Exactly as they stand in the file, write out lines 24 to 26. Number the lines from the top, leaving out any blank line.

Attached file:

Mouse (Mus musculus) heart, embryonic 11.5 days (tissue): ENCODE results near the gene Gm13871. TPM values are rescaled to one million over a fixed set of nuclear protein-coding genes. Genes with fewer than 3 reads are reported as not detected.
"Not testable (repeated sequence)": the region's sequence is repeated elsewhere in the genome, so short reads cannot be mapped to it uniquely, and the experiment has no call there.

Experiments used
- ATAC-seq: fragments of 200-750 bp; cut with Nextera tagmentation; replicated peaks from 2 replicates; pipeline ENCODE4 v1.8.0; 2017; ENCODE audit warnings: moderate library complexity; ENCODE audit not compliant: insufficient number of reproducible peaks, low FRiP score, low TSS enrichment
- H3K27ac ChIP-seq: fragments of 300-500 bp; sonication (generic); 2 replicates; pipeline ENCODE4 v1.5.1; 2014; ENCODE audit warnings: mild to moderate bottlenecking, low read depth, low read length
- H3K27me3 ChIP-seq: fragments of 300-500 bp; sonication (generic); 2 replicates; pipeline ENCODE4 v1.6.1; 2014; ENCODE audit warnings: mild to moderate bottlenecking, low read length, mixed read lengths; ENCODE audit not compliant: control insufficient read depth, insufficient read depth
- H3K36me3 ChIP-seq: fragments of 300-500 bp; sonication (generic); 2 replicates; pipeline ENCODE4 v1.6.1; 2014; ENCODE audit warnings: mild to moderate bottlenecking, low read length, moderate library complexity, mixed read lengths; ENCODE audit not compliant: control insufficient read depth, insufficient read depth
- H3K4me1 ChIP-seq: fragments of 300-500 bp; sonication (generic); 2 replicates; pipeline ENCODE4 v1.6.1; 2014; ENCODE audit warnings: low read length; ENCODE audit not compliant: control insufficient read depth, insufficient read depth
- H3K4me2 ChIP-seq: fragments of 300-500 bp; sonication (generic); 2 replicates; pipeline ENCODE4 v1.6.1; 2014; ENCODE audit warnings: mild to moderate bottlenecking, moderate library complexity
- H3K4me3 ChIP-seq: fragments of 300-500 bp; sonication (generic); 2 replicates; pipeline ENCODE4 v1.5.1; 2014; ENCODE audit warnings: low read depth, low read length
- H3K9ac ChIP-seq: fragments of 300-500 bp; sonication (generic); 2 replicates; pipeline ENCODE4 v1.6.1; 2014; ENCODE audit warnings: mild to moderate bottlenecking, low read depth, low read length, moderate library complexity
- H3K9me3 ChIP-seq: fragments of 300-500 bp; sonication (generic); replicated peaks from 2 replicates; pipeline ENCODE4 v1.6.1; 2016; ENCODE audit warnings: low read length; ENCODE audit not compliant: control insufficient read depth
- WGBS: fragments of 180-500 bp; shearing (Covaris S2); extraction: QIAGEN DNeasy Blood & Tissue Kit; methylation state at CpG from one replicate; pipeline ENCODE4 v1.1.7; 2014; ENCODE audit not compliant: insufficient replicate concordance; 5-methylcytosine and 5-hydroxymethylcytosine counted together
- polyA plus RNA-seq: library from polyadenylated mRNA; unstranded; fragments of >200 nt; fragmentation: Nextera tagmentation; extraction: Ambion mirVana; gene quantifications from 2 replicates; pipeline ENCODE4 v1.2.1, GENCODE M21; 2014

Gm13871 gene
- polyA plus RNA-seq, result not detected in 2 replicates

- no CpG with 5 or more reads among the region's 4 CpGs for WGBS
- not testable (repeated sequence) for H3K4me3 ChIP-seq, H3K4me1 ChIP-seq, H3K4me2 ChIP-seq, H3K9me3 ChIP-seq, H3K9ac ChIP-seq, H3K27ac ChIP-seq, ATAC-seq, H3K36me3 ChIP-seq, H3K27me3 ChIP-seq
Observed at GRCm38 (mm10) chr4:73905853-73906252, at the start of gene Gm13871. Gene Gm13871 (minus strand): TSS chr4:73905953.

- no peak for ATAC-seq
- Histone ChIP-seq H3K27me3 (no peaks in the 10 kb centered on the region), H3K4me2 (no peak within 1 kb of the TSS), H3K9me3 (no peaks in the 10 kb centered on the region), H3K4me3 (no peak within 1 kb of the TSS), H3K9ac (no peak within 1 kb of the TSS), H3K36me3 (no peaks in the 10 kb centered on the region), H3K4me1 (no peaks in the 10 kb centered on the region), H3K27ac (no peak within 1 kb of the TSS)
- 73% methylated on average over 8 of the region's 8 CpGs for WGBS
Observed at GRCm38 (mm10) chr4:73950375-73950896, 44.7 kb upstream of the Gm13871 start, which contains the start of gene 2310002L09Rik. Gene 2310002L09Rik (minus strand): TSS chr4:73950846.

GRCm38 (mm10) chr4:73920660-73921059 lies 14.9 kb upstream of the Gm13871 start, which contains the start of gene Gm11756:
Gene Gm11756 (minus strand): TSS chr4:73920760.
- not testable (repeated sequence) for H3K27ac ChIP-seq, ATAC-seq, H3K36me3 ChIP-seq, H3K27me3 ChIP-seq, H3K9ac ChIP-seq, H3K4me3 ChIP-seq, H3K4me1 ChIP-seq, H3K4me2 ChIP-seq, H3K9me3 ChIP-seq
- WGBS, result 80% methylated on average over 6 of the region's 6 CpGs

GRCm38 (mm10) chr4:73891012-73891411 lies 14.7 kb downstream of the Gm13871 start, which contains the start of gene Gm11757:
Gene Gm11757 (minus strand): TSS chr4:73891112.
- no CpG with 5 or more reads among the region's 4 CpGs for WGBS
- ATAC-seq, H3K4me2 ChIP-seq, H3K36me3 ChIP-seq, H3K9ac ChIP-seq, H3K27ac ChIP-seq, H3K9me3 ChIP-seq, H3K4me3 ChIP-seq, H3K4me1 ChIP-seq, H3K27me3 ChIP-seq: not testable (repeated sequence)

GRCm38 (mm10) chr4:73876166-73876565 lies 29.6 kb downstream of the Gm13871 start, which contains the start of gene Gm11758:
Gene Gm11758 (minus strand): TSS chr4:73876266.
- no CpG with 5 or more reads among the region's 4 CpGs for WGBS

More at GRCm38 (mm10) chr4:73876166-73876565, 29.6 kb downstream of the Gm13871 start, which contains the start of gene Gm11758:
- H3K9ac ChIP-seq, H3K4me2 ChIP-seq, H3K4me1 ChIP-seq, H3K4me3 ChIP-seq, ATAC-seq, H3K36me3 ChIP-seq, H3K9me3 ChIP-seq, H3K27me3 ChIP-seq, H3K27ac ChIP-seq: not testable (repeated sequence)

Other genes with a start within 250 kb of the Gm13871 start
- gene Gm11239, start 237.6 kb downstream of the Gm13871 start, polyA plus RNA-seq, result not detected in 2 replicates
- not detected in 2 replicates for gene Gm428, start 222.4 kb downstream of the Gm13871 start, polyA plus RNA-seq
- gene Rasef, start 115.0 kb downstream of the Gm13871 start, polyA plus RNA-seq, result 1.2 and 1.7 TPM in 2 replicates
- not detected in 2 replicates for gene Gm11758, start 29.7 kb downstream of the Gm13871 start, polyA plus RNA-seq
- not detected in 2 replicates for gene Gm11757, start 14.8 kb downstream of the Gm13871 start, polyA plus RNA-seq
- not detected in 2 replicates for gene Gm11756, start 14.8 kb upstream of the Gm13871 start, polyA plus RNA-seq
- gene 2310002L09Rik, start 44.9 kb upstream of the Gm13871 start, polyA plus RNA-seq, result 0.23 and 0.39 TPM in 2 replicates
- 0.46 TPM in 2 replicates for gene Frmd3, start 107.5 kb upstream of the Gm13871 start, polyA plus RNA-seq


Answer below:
GRCm38 (mm10) chr4:73920660-73921059 lies 14.9 kb upstream of the Gm13871 start, which contains the start of gene Gm11756:
Gene Gm11756 (minus strand): TSS chr4:73920760.
- not testable (repeated sequence) for H3K27ac ChIP-seq, ATAC-seq, H3K36me3 ChIP-seq, H3K27me3 ChIP-seq, H3K9ac ChIP-seq, H3K4me3 ChIP-seq, H3K4me1 ChIP-seq, H3K4me2 ChIP-seq, H3K9me3 ChIP-seq